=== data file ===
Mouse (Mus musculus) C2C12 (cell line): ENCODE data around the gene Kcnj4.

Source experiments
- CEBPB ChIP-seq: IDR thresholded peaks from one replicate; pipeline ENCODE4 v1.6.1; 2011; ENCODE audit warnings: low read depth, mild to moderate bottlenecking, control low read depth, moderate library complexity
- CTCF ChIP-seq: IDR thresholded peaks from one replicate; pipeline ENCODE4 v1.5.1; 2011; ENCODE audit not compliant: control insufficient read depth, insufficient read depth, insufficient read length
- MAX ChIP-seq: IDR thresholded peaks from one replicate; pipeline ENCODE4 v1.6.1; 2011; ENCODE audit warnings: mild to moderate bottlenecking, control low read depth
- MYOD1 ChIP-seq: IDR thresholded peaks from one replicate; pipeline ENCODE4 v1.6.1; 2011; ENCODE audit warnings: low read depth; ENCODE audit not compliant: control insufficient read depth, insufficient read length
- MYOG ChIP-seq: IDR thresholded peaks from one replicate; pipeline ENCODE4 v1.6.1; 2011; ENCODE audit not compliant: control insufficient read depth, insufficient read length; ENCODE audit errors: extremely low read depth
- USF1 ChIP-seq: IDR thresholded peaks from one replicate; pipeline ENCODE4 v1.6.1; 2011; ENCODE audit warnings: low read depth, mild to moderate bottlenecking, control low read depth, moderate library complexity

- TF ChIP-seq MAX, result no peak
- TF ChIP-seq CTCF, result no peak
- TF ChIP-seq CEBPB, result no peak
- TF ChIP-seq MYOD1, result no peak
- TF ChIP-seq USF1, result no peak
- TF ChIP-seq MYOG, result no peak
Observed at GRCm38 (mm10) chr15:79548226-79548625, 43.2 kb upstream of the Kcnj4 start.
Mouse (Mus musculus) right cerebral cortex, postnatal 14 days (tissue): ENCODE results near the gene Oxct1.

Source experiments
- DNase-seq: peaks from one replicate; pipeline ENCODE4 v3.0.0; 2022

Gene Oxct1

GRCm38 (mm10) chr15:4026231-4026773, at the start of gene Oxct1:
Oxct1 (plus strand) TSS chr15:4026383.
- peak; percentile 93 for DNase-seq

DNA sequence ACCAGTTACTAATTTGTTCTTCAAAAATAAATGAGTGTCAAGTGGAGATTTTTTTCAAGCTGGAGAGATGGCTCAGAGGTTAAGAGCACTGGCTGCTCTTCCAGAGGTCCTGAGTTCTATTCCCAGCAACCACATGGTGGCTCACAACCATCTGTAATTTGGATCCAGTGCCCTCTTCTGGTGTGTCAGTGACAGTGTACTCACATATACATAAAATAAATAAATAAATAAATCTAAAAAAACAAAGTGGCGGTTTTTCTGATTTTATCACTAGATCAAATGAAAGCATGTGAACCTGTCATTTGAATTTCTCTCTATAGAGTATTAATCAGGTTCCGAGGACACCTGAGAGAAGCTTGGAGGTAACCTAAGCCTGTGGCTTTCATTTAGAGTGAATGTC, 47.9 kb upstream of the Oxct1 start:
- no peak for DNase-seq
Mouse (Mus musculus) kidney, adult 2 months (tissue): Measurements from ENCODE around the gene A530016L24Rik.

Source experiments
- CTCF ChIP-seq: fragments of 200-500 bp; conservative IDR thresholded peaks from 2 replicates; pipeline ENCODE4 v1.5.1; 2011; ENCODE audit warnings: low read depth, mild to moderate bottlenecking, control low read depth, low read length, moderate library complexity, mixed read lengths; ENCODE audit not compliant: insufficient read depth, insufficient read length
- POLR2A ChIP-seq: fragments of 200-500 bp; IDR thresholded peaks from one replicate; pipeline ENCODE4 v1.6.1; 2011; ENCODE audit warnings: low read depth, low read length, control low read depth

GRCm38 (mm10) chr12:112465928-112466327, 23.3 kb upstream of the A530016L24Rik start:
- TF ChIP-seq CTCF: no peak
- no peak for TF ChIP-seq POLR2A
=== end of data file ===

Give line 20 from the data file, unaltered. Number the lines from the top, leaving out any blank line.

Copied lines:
GRCm38 (mm10) chr15:4026231-4026773, at the start of gene Oxct1: